My simple solutions to managing your household waste in the most productive ways!
A little history…
Would you agree that recycling has lost direction over the past few years, as bigger, more pressing problems have been infiltrating the limelight? Recycling was introduced into UK law in 2003, after years of campaigning by NGOs such as Friends of the Earth. Before that, only 12% of our municipal waste was recycled, when an average of 60% could actually be reused or composted (One of the worst in Western Europe!).
Recycling is a common part of our daily lives here in the UK, and most people try and do their bit to stick with the rules.
However, the rules are a bit complex and do’s and don’ts have become blurred as different regulations apply to different parts of the country. This is the result of the government not providing enough overarching guidance, so local authorities and councils have to take it into their own hands. Therefore the approach to recycling depends on money and the infrastructure of the area.
Why do we recycle?
This may seem like a stupid question, but I have found that our reason for recycling has been somewhat lost, and now it feels more like a burden than something practical.
First of all, recycling stops a lot of our waste going to landfill. So to some extent it aims to directly protect the planet from littering and reduces the numbers of big nasty piles of rubbish. I think we can all agree that sounds like a positive plan, right?
Recycling also helps us reduce the quantity of resources that we take from the earth, as we try and reuse the materials we have already extracted. The earth has only a limited supply of resources that we can and have exploited for our consumer habits, but also it must be remembered that the earth is not here to fulfill the needs of human shopping habits. Meanwhile, sustainable behaviour does not have to be treated as burdensome, and when executed correctly, can provide jobs to a newly skilled labour fore.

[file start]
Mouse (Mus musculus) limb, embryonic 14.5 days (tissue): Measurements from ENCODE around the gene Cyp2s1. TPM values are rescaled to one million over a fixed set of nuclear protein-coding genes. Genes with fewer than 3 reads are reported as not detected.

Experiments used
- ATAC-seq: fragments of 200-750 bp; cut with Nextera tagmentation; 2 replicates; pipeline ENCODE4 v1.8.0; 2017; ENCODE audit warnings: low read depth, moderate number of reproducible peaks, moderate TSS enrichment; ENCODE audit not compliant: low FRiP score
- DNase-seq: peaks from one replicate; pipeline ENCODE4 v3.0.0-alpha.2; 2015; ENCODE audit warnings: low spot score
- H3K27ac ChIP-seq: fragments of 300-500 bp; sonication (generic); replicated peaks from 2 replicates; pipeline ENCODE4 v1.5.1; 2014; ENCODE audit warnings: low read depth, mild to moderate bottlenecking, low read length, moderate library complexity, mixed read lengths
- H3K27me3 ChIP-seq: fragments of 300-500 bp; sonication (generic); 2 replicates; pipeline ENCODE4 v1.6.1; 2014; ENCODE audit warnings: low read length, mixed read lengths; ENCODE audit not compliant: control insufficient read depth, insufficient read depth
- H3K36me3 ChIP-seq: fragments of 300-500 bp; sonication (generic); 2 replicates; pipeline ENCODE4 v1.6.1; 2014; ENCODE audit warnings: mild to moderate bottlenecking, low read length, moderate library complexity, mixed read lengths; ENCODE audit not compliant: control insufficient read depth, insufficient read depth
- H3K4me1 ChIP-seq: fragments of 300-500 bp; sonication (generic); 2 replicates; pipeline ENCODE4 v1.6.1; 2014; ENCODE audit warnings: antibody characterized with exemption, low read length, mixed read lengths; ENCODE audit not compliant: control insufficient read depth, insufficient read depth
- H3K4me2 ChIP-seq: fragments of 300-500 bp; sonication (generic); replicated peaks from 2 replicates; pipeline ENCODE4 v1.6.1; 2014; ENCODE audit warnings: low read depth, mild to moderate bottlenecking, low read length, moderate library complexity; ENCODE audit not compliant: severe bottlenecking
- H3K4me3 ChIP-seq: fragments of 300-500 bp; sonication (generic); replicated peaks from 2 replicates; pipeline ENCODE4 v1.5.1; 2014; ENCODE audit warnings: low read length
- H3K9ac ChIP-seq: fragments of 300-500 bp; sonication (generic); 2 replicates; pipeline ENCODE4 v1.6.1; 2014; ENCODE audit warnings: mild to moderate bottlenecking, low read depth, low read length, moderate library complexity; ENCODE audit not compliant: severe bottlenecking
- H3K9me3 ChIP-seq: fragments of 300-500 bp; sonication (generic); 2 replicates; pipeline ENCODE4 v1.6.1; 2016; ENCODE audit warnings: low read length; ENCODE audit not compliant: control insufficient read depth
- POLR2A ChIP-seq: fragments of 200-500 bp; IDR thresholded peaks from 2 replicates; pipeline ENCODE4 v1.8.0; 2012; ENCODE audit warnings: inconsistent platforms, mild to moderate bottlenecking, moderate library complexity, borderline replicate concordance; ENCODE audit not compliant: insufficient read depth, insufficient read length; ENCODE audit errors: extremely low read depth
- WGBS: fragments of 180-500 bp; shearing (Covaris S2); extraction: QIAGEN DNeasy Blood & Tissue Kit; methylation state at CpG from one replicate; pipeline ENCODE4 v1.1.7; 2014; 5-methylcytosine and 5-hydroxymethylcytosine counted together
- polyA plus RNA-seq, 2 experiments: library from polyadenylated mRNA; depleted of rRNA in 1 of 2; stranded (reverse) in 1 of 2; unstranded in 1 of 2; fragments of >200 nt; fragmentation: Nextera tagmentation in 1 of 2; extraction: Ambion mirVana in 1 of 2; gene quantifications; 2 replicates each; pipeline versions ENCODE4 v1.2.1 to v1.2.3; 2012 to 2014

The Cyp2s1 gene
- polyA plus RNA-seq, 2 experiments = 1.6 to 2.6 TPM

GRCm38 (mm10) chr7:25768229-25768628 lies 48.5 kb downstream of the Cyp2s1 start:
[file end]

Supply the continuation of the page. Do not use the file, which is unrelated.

How can we recycle better?
Despite there being a great deal of disparity between different recycling schemes in different areas, there are some overriding rules that you can follow to make sure that your recycling isn’t going to waste.
- Wash – If there is food waste on a recycled it’s not going to be recycled – EVER- NO EXCEPTIONS. Easy solution, give those cans a little rinse. Doesn’t have to be squeaky clean, so no need to put in the dishwasher.
- Squash – Once you’ve rinsed your precious piece of recycling, if it’s a tin can or a plastic bottle, or cardboard box, squash it. This will reduce the volume of recycling and also the risk of contamination.
- Caps, Lids and Rings– Remove and throw away ANY PLASTIC CAPS and LIDS. (Plastic rings around the top of bottles can stay if you CBA.)
- Paperclips, Staples, Plastic Envelope Windows- REMOVE THESE TOO, and THROW AWAY! (Inc. Tape from cardboard boxes)
- PIZZA BOXES- If they have food/ grease stains on them… THEY CANT BE RECYCLED.
Doesn’t this process seem unnecessarily complex?
This is because it’s actually the least effective of the three R’s that we all heard constantly during the early 2000s- Reduce, Reuse and Recycle (in that order).
We should start this process with reducing the amount of single use materials and products, so that we don’t have to decide whether or not they are recyclable. The best example of this is obviously buying fresh, loose fruit and veg and trying to shop seasonally. Often seasonal and local produce is easier to source plastic free! We can also try and find alternatives that mean we don’t have to throw so much crap away in the first place!!
- Own a water bottle
- Own a coffee cup
- Buy locally – support local butcher, green grocer and zero waste shop (if there is one near you)
- Composting – Check council composting
- Eco bricks
- Taking your own Tupperware to the supermarket – so if you buy meat, fish or cheese or bread from the different areas you can have it straight in your own box/bag.
The point that always gets overlooked is that recycling isn’t the only, best or easiest option to reduce waste/ impact on the planet.
But without us all trying to recycle properly or later on buying things that are made from the recycled resources the effort that we make can become futile. To make your domestic efforts and the efforts of the council worthwhile, a conscious effort needs to be made to purchase recycled products…e.g. Loo Roll made from recycled paper (Who Gives a Crap Loo Roll).
By Lucy Browne-Swinburne